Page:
Wednesday, October 5, 2011

Double Barrel

Today was another wonderful day of sunshine and temperatures in the upper 70 degrees F. This was the perfect fall day that we should all enjoy and remember when we're in that snowy January waiting for spring! As the first Wednesday of the month, today was a free admission day at the gardens and we saw lots of visitors enjoying the late season color. There was also another successful Story & Stroll program which brought many children and families to the garden. There was also a large group of kids here this afternoon enjoying the Smelly Garden. Thanks to our youth education volunteers! The top picture shows Marv bringing back two (of the five) large culvert pipe planters from the North American garden. As I took this picture, I thought it looked like a double barrel shotgun. Marv and Terry made quick work of getting them out of the way this morning after the Grumpies dug them out on Monday. The second photo down shows some of the work occuring along the Japanese garden shoreline. This Bobcat was able to pull in boulders that had been pushed in to the water and the guys are doing a nice job rebuilding the shoreline edge which had really eroded and sagged over the past decade or so. Directly above are just some of the visitors we saw today enjoying the gardens. To the above right is the 'King Tut' Egyptian papyrus (Cyperus papyrus) looking nice out in the gardens and although it wont make it thru a hard frost, this sedge (Carex) relative has awesome texture and receives lots of attention in the many places it is utilized around the gardens. To the left is the variegated fuchsia (Fuchsia triphylla 'Firecracker') which has the double whammy of awesome, pink-variegated foliage and dangling orange flowers. I've featured this plant many times over simply because I can't walk by without taking another picture.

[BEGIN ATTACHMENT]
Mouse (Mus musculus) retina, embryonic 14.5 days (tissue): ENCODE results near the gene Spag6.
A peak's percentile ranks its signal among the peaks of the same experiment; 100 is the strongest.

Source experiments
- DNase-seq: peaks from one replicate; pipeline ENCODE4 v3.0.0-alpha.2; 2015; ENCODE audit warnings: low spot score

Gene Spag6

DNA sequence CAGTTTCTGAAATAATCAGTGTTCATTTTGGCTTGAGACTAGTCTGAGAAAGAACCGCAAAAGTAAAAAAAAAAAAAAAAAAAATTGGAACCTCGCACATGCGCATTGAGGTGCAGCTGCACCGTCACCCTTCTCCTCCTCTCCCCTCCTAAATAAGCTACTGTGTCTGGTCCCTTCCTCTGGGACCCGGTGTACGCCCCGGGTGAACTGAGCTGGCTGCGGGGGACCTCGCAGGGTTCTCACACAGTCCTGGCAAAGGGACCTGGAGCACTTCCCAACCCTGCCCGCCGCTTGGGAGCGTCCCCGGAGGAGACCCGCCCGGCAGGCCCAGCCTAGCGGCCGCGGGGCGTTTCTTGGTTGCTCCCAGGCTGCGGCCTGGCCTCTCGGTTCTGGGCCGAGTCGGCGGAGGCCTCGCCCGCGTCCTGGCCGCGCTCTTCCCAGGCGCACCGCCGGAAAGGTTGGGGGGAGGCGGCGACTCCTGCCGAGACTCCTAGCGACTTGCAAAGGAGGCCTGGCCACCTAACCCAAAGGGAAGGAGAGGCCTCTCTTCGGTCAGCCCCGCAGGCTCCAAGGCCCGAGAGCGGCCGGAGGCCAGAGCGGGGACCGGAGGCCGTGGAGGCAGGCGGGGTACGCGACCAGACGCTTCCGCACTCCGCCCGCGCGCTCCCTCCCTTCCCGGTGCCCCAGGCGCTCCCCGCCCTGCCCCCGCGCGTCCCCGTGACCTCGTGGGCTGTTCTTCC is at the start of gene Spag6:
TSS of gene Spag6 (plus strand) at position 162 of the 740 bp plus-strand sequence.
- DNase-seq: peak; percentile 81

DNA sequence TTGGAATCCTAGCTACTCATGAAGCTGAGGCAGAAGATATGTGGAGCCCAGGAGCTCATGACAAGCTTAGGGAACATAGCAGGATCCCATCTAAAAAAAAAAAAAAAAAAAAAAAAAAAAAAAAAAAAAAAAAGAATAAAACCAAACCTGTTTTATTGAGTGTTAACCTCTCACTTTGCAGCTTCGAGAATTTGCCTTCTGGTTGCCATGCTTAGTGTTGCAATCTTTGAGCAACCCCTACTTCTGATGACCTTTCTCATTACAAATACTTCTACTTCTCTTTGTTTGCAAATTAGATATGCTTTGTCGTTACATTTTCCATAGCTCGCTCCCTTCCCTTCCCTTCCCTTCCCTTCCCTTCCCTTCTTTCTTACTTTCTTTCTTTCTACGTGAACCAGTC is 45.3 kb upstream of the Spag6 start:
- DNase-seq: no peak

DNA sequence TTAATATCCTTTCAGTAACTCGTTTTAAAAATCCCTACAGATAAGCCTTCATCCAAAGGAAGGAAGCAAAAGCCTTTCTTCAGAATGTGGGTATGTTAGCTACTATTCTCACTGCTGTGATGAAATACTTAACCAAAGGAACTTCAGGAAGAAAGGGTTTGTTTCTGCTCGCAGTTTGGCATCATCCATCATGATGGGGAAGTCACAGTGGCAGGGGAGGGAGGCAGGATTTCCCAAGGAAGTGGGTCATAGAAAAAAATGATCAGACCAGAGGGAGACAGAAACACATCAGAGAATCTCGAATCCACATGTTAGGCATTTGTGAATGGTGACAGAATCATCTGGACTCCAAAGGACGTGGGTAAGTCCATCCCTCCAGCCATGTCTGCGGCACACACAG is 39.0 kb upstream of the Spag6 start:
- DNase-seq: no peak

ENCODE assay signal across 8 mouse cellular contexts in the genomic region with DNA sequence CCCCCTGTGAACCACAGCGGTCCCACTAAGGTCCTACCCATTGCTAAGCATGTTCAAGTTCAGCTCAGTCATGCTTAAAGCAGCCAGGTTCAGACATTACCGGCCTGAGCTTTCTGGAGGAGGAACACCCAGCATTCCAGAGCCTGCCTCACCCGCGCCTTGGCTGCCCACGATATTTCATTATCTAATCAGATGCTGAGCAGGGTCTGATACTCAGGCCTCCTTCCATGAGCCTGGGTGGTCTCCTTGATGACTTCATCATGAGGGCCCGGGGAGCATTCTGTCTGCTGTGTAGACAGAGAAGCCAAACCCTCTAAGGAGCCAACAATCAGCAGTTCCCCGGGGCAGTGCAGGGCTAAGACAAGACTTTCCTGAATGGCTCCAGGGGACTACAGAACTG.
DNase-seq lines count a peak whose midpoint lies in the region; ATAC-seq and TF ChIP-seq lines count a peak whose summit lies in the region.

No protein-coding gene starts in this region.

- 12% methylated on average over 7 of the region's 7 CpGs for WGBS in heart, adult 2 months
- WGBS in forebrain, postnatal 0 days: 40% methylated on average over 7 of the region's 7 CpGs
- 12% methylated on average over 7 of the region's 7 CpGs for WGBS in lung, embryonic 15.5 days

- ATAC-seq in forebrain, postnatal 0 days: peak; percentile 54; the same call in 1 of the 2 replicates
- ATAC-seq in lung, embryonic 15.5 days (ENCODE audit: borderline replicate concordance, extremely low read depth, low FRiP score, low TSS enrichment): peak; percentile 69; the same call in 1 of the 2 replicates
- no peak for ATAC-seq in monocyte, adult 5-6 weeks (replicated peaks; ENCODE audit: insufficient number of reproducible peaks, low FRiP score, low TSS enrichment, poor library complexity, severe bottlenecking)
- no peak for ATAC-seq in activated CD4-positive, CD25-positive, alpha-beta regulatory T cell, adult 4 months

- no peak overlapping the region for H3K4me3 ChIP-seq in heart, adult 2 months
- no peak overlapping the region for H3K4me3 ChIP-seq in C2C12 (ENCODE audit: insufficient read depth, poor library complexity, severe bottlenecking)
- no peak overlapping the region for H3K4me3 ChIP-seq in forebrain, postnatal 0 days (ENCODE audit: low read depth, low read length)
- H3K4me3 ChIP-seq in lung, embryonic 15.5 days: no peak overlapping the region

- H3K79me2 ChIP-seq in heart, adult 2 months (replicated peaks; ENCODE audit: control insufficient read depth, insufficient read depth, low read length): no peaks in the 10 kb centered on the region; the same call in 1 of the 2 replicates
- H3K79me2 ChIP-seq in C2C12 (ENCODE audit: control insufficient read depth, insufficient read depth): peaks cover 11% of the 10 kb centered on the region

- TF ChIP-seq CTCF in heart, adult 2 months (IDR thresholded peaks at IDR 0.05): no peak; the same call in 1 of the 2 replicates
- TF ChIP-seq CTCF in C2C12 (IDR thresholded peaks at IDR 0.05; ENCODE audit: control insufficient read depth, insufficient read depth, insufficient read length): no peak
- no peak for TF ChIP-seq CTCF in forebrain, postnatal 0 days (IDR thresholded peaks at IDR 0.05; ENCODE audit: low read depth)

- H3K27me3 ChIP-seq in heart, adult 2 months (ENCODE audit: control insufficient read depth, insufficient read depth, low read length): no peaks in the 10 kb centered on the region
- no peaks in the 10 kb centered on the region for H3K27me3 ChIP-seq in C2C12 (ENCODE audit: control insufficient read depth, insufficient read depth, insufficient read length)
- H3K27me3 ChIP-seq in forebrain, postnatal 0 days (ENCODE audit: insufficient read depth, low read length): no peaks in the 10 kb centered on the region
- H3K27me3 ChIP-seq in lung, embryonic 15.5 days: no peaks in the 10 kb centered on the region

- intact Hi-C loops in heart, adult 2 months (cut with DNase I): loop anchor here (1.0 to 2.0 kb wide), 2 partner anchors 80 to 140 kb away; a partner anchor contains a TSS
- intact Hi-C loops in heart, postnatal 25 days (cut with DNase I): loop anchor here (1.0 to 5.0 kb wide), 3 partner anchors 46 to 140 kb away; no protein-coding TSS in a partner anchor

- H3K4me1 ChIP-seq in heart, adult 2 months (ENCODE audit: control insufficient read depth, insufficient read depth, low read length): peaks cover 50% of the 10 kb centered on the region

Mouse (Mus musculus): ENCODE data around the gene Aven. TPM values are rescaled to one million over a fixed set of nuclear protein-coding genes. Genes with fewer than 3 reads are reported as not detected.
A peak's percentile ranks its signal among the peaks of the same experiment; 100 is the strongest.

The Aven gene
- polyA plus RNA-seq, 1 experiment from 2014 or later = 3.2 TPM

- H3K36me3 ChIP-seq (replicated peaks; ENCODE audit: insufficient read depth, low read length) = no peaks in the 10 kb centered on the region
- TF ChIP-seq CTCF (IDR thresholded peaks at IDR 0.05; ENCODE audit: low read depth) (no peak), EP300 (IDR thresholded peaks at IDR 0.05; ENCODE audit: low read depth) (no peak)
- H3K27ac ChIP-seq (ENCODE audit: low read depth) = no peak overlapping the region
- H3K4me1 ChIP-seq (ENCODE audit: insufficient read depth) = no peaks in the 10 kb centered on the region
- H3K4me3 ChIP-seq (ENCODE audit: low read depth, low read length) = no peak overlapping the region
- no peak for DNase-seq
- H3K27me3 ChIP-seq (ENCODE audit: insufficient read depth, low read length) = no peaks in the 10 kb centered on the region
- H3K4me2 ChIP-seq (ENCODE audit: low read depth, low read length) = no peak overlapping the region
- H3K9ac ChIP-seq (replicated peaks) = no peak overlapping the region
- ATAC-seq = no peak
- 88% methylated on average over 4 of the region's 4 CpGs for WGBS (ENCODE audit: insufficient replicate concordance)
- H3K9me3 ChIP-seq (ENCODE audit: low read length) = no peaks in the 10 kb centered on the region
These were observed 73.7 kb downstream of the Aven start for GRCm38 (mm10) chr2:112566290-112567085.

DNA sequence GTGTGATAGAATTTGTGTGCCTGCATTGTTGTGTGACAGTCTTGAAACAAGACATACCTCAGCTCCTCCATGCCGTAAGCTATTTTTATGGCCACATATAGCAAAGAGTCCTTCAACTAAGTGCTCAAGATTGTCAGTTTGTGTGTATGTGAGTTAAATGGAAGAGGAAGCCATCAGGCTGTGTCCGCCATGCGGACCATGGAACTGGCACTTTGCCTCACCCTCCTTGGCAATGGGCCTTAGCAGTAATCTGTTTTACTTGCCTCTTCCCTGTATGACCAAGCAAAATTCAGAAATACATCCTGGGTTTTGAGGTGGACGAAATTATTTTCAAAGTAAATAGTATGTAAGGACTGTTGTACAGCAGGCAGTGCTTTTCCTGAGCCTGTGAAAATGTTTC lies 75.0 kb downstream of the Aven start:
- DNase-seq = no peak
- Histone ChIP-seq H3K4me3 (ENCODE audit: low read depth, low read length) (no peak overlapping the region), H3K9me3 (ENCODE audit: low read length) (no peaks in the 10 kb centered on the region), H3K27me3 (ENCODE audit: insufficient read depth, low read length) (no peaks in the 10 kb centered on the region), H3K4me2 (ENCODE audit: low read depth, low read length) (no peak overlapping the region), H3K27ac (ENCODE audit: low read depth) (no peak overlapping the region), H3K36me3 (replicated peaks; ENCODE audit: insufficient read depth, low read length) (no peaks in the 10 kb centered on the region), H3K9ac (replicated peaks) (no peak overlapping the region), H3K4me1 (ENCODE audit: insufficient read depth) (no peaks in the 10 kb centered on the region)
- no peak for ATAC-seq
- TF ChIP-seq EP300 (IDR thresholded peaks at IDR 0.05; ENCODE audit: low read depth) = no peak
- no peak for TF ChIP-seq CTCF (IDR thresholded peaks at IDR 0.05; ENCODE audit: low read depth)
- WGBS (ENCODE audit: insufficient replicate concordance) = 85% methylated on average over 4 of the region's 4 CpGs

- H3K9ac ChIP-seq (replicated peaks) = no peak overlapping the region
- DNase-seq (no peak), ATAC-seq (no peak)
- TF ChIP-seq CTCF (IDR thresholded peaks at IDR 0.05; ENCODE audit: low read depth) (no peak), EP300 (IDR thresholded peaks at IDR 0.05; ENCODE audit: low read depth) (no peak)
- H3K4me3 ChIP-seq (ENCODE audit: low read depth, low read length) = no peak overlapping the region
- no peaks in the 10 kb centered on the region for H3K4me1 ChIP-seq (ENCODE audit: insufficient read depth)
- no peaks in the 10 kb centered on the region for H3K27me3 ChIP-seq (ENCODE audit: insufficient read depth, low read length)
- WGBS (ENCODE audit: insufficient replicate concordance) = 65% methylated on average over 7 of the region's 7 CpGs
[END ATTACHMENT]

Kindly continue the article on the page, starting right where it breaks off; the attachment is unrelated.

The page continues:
Volunteers today included Kay (see directly below) who worked with Pat on clearing out one of the large annual berms just east of the visitor's center. There was a lot of biomass to get out of there and Pat had to use a saw and sturdy shovel to remove the castor beans (Ricinus communis 'Zanzibariensis') which had topped out at about 12' tall or so with 6" diameter trunks. Kay later tidied up in the shade garden after the first project was complete. Dr. Gredler was in to work on the turf and we also saw Dr. Yahr, Magda, Maury, Dick P., Tom C., Ron, Bev and others. It's nice to have such consistent and dedicated volunteers as they have made such a huge impact on the gardens and this year in particular went very well. I truly consider this a "break out year" in terms of showing the visiting public what we're all about (both with our gardens and our educational mission). The trick will be maintaining that momentum which is closely tied to our fundraising and marketing efforts too! To the right is the always showy (and native!) prairie dropseed (Sporobolus heterolepis) near the North Point garden. We have this shorter (30") grass around the gardens and I like it when it is blooming like this and starting to get an "orangey" fall coloration. The inforescences (flower/seed heads) smell like buttered popcorn when peaking (they really do!). I like large grouping of this grass in full sun. Very textural. Further below the shot of Kay raking is a nice shot of kale (Brassica sp.) still looking great (unknown variety). Our kale should look good thru the rest of the year and doesn't mind some brisk evenings..I'm sure today was the ideal outdoor day for the grounds staff. While we started with hooded sweatshirts, it was t-shirt weather by lunchtime for sure and shorts are still in evidence (not on me!). This year the grounds staff has worked in some extreme cold and heat and this week has certainly been ideal. Marianne worked on purging more spent/ugly annuals from the terrace garden and entrance garden. She also put together a nice cutting display that features many of the plants still looking great out there. I receive dozens of compliments on the cutting display each year and am sure to pass it on to Marianne who has made this part of her routine a great way to engage visitors regarding some plants to look for out in the gardens. Although I've seen cutting displays at other gardens, I've never seen as many samples and fresh combinations. Big John did some handwatering this morning. Unfortunately, due to some major valve problems, our water system is shut off. John (and others) had to haul all water in watering cans today. John continued working on clearing unsightly annuals out of the "flag berm" which is our planted area along Palmer Drive (that has our three flag poles). John also watered containers, helped at the Visitor's Center, cut back some tropicals for storage and hauled some bagged compost. Marv and Terry, after hauling the blue culvert pipe planters, moved on to clearing more frost-tinged annuals out in the gardens. The guys did a nice job organizing our "back yard" at the Horticulture Center and moved on to cutting back golden ninebark (Physocarpus opulifolius 'Nugget') in the parking lot. We cut them down to a couple inches every year or two and they bounce back the following year with 3-4' of fresh, colorful growth. To the above right are some of the 'Grasshopper' sedges (Carex sp.) which has offered great color and texture amongst our ferns in the fern & moss garden. I'm not sure how hardy these are so we'll leave them in and hope they'll make a repeat performance next year. To the left is the increasingly awesome fall color of the Tiger Eyes sumac (Rhus typhina 'Bailtiger'). We see variable fall color on our 50 or so specimens out in the gardens although this one (near the east gate) is the most impressive right now. To the right is one of my favorite ornamental grasses. This is the Korean feather reed grass (Calamagrostis brachytricha) which blooms late, can tolerate part shade and gets around 36" tall. The plumes are actually pinkish at first and go to cream by late September. This specimen is in the woodland walk garden where it only gets morning light. This grass will also get an orange/yellow fall color. I worked in various projects and was able to get thru the gardens on a comprehensive tour. I was out with Dr. Yahr too and was also able to get around with some herbicide for the second time in over a month. The sun and heat were perfect to target some problem weed areas. I also met with Maury, Dick P. and Tom C. regarding some additional power outlets (out in the gardens) that we'll install tomorrow. Who said prairies were boring!? Directly below is a look at our prairie which is being utilized again tomorrow for youth education. That pink/tan coloration is given by the fall coloration of the prairie grasses, primarily big bluestem (Andropogon gerardii). At the bottom is the fruiting structure of the Eastern wahoo (Euonymus atropurpureus). The capsule from this large, deciduous shrub, is splitting, showing the orange/red seeds inside. A different species of this shrub (Euonymus americanus) with similar fruiting structures is called "hearts a bursting" because of this similar look.